Several years ago I wrote a number of essays exploring metaphysical themes in Harry Potter. I have decided to share them again here on this blog. I will post a new one each week.
Harry Potter’s Journey as Revealed Through His Wands
In the beginning of the Potter saga, we see Harry as a young, naïve child, unaware of his destiny and the monumental task set before him. As he begins to grow and learn, he must come to terms with his own dark nature and the emotions he has bottled up inside. By the end of the seventh book, he has become knowledgeable in the ways of magic, and has gained mastery over himself. He has become an adept, a truly great and wise wizard. We see this transformation reflected in Harry’s wands. We will explore their magical associations by looking at the Ogham alphabet and the Celtic Tree Calendar.
Harry’s first wand was made of Holly, a symbol of youth, new life and regeneration. Ogham is an early medieval alphabet used primarily to write the Old Irish language. Modern folklorists have linked it to an controversial system of ascribing names of trees to the individual letters. In the Ogham, the Gaelic word for Holly is Tinne, and means “Balance” or “Dark Twin.” According to this “Celtic Tree Calendar”, portions of the year are divided into thirteen primary sections, for the thirteen moons of the lunar year. Each section is associated with a specific tree. The HOLLY period is from July 8 thru August 4. Harry’s birthday is July 31st, which links him to Holly. Even though he uses other wands in the series, his true wand is Holly. He begins and ends his journey with this wand. Harry’s wand made of Holly shares the same core, a phoenix tail feather, as the wand owned by Lord Voldemort. Much of Harry’s inner struggles involve finding the balance of Light and Dark within himself. The Holly speaks to the fierce capacity of the human soul to take the descent into the underworld, bringing inner light into darkness. The red berries on the Holly branch are often thought to represent blood, in Harry’s case, they represent the death of his parents. Holly is associated with Mars, a planet of aggression and forcefulness, and the element of Fire (Harry is a Leo, a Fire sign). Harry seemed destined to have a Holly wand, as it is used magically for protection, dreams, and curiously, “anti-lightning.” The lightning-bolt scar on Harry’s forehead is a testament of his mother’s protection. There is a prophetic element to the Holly wand. In “The Wisdom of Trees: Mysteries, Magic, and Medicine,” Jane Gifford tells us, “Like the Hanged Man of the Tarot, Holly represents personal sacrifice in order to gain something of greater value.” As a flower essence, Holly is used to heal the inner being and to stimulate the basic loving nature of the human soul.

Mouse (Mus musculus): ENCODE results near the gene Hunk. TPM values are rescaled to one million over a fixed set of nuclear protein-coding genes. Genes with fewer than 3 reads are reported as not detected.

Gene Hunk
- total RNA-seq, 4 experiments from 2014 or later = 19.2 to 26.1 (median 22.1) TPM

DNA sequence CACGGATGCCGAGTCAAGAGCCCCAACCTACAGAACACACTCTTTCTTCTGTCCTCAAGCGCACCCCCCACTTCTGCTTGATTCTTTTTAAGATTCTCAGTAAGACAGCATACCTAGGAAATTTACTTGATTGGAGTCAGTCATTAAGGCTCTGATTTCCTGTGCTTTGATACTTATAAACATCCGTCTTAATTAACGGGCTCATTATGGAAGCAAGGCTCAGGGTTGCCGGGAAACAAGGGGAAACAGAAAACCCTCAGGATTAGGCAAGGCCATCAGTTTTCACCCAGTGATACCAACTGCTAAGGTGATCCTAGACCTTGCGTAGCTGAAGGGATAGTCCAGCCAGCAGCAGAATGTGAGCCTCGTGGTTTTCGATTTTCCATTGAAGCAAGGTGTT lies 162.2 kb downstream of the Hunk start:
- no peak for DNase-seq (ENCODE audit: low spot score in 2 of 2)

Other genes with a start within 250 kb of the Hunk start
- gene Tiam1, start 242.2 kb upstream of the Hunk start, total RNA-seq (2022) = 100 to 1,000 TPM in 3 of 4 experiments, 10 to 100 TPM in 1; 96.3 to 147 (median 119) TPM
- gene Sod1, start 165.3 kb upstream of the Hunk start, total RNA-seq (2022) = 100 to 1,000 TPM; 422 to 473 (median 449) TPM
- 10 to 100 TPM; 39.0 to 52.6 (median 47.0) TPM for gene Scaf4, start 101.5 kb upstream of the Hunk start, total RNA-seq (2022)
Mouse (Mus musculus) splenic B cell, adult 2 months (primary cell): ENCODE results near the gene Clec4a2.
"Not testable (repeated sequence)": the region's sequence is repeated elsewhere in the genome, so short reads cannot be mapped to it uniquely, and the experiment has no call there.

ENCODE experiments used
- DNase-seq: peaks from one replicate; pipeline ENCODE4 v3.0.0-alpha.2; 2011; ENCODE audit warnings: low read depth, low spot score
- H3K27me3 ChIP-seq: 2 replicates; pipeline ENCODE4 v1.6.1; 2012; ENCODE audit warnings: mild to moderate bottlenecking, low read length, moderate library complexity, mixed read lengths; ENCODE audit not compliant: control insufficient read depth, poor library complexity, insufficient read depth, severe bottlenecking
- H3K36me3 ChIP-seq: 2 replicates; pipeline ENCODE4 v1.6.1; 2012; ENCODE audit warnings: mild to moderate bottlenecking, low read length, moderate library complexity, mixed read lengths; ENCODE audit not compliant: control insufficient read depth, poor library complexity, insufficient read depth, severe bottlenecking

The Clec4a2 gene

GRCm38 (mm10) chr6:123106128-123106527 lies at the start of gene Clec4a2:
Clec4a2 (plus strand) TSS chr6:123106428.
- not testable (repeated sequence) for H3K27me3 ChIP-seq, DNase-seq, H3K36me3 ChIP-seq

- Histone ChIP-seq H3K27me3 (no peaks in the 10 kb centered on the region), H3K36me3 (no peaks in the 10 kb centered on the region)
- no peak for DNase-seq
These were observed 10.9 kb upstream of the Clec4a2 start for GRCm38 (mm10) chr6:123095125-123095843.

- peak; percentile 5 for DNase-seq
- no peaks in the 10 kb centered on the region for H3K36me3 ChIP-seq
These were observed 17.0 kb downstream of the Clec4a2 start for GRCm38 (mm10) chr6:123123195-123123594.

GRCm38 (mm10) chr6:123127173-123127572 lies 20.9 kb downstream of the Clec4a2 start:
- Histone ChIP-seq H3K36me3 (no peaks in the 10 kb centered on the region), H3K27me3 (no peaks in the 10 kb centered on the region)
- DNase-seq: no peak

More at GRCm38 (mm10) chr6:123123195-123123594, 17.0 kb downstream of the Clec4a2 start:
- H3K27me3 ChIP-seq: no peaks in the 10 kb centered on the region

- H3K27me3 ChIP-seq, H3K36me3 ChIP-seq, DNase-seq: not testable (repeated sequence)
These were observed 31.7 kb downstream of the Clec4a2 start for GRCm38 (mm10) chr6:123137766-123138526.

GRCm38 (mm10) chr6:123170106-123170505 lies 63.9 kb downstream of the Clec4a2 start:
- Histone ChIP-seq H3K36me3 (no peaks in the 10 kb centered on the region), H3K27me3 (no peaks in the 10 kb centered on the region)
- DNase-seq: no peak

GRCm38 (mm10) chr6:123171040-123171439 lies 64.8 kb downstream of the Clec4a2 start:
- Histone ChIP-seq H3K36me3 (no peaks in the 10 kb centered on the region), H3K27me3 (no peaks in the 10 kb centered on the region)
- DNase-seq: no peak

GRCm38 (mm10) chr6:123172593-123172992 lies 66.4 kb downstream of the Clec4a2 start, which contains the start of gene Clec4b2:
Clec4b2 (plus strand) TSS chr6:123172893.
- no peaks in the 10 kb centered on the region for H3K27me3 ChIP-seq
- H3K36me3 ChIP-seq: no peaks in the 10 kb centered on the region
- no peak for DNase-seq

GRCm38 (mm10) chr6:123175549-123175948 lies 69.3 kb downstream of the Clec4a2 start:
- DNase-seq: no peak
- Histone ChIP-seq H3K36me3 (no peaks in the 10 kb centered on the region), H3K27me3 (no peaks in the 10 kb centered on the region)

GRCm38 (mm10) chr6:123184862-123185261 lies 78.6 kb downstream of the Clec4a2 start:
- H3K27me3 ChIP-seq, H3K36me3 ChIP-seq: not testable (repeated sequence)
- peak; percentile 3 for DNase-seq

When Harry’s Holly wand is broken in Deathly Hallows, he is given another wand by Ron Weasley. This replacement is made of Blackthorn wood. We read that this wand does not work as well for Harry as his first wand, and he is a bit uncomfortable with it:
“Harry looked down at the blackthorn wand. Every minor spell he had cast with it so far that day had seemed less powerful than those he had produced with his phoenix wand. The new one felt intrusively unfamiliar, like having somebody else’s hand sewn to the end of his arm.” (Harry Potter and the Deathly Hallows).
Although the wand was unfamiliar and ’intrusive’, and described as clumsy and unwieldy, this is part of the magic of Blackthorn. Its energies forced Harry to look within and acknowledge uncomfortable, “intrusive” aspects of himself. By the time we reach book seven, Harry has begun to come to terms with his own darkness. The magical qualities of the Blackthorn wand reveal another prophetic message for Harry. Some of the old European Witchcraft lore associates Blackthorn specifically with harmful magic, war and death, but modern Celtic and European Witches tell us it has many positive traits as well. Most notable are its magical uses for Protection, Authority, Strength and Truth. Its associations with the rune Thurisaz (self-defense, destruction) and the Ogham Straif, (“Strife“), indicate these things are only granted after one has overcome trial and struggle. If the Straif Ogham symbol is drawn, it indicates the actions of fate in your life, something that cannot be avoided but must be faced and dealt with. Blackthorn gives the strength to accept and persevere in the face of adversity. The Blackthorn teaches us that in some aspects of our lives, destruction must occur so that we can rebuild and be renewed. To achieve inner growth, we must overcome obstacles.